Reading opens the door to academic and career success, imagination, knowledge, understanding of others, compassion, and so much more. As educators, we can give students no greater gift than positive reading experiences and sufficient opportunity to practice the skill.
Need suggestions? Here are a few creative ideas I’ve tried as a teacher or learned from others.
DEAR: Drop Everything and Read.
I can no longer find the thin pink book where I first saw this idea, and I don’t remember its title, but I do remember that my students loved when I put the idea into practice. It goes like this: once a school day, at any random time, the teacher announces, “Drop everything and read!” and every student drops their regular schoolwork to read for fifteen minutes. The unexpectedness of the announcement lends a feeling of spontaneity to an otherwise monotonous school schedule and keeps things fun. I used this idea when I had a slow-reading student who never had extra time for books. I wanted her to get the added reading practice and experience the enjoyment of reading just for fun. Be sure to set your own work aside to read with your students! For the youngest students, just looking at pictures is fine and still gives them positive exposure to books.
When I was young, my mom made us children fake drivers’ licenses, complete with official-looking writing and small square photos. I still remember how proud I was of that license. In later years, I implemented the idea with a reading club for young readers. Each student received a Reader’s Club membership card containing their name, personal information, and a photo. That card was their pass to our weekly reading club, which usually consisted of fifteen to thirty minutes of silently reading books to ourselves. Sometimes I read them a story. Often we had a snack.
Many schools take a trip or two to the local library sometime during the school year, and library trips are a great way to promote appreciation for books. Some ideas to make library trips fun:
- Take the little ones to the children’s corner and read a story to them.
- Plan your trip over the library’s scheduled storytime so your students can hear a story read by someone else.
- Let each student pick out several books to borrow. Designate a shelf in your classroom for the library books so students can share with each other.
- Libraries often offer summer reading incentives. Interest your students in any reading programs available.
If you have a broad and varied school library, wonderful. But sometimes school libraries are inadequate for voracious readers, or the books seem worn and unappetizing to students who have seen them a thousand times. You can bring life to your classroom library by temporarily contributing interesting, colorful, and well-written books from your own collection. You can also find books in used stores or check them out from your local library. To keep things interesting, switch the books out now and then.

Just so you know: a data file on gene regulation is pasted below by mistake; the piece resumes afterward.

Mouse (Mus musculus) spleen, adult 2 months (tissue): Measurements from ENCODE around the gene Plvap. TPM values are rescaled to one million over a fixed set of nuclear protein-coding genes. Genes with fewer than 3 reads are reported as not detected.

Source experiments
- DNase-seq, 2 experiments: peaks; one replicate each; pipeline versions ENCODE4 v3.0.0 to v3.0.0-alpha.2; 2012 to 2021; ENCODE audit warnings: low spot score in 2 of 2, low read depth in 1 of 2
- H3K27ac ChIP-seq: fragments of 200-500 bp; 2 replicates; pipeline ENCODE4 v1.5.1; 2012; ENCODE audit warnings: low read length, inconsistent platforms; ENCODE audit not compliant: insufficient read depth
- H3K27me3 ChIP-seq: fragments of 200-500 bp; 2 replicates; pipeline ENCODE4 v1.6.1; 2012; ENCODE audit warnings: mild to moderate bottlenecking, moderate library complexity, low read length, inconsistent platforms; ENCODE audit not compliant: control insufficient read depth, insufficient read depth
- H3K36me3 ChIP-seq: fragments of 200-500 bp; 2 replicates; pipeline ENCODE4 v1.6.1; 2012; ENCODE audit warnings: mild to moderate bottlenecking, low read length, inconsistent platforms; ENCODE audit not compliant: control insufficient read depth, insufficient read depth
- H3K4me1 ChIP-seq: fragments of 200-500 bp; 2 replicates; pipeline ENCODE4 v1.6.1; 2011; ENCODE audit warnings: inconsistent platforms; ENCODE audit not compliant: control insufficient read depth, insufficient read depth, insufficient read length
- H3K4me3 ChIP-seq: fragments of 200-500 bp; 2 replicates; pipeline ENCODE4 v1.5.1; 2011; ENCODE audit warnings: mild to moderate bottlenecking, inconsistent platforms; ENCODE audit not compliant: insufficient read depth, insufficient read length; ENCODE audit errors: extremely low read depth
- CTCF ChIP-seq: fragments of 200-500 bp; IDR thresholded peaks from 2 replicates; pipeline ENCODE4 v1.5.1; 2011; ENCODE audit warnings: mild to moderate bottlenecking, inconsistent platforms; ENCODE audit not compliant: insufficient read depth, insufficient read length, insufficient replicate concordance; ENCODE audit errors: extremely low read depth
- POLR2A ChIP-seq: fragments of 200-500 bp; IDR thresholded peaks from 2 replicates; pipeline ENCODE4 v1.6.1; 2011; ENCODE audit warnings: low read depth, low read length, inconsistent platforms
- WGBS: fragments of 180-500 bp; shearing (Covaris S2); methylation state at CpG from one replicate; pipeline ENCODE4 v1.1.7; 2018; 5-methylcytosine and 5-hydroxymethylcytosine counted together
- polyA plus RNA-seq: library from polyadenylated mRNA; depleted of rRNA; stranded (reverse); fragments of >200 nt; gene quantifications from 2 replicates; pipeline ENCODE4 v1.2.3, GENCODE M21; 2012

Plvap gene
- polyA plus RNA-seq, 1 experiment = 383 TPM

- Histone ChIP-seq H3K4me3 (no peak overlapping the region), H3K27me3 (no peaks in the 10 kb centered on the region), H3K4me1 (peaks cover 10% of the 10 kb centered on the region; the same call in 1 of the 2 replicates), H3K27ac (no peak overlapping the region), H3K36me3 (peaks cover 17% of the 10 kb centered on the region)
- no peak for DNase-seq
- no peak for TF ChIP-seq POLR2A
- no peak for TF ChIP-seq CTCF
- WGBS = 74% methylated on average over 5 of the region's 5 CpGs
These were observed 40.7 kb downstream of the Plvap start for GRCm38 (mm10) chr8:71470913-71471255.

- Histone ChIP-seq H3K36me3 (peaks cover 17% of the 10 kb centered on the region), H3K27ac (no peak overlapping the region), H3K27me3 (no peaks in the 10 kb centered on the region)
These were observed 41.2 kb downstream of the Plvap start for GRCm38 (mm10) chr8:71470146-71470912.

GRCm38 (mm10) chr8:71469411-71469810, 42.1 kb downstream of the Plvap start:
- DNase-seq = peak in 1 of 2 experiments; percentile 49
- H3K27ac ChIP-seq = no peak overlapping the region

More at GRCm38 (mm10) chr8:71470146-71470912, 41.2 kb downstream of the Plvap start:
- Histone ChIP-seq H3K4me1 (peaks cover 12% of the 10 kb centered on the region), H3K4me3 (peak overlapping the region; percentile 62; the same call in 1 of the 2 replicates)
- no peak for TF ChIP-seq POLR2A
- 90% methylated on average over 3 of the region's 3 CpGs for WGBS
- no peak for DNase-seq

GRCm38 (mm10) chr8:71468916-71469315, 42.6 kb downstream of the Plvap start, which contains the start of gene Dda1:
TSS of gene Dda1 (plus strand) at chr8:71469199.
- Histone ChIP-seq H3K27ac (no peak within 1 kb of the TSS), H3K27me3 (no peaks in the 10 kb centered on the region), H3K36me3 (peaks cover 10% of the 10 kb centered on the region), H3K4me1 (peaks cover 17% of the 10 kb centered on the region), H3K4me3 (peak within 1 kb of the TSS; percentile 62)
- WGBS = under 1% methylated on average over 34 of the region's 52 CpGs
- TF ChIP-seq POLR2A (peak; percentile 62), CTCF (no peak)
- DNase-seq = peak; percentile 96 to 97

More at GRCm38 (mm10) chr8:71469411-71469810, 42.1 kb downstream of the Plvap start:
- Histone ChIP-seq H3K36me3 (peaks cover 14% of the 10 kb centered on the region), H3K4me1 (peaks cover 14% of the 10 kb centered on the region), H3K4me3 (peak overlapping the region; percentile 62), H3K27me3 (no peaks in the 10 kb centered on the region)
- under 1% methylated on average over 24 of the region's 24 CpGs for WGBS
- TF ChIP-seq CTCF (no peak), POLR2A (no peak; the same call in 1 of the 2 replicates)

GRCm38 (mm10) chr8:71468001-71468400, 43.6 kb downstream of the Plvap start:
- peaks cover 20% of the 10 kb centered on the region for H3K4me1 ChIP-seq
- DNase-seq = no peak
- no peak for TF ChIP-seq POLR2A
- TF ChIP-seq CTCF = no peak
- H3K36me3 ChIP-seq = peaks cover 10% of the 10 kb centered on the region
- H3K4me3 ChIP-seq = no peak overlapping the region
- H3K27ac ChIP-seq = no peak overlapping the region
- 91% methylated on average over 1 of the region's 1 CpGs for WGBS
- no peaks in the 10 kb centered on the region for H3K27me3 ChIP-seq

Plan a reading contest for the school children or, for even more fun, involve the parents, too. One church-school library committee planned a month-long contest for the whole church, to see who could read the most books. At the end of the month, they hosted a special dinner where winners were announced and prizes awarded to the top readers in both child and adult categories. It’s a great way to get everyone involved and feeling excited about reading.
Every year from October through March, Pizza Hut offers a reading incentive called BOOK IT. Under this program, the teacher sets a monthly reading goal for students, perhaps pages or minutes read per day or books read per month. If a student meets the monthly goal, the teacher rewards him with a Reading Award Certificate, which he can then take into Pizza Hut and redeem for a personal pan-size pizza. To participate, enroll your school through the simple online process offered on the BOOK IT website. To keep things easy, BOOK IT also offers free printables such as charts and goal setting guides.
To reward students for completing a reading goal or just to celebrate books in a fun way, plan a day where everyone comes dressed up like a book character. Amelia Bedelia, Paddington Bear, Laura Ingalls Wilder—the world of literature is yours. To make the day more meaningful, students should bring the book from which they took their character and tell a bit about it to the class.
Dr. Seuss says, “The more that you read, the more things you will know. The more that you learn, the more places you’ll go.” Read with your students today!
CONTRIBUTOR: Lucinda J Miller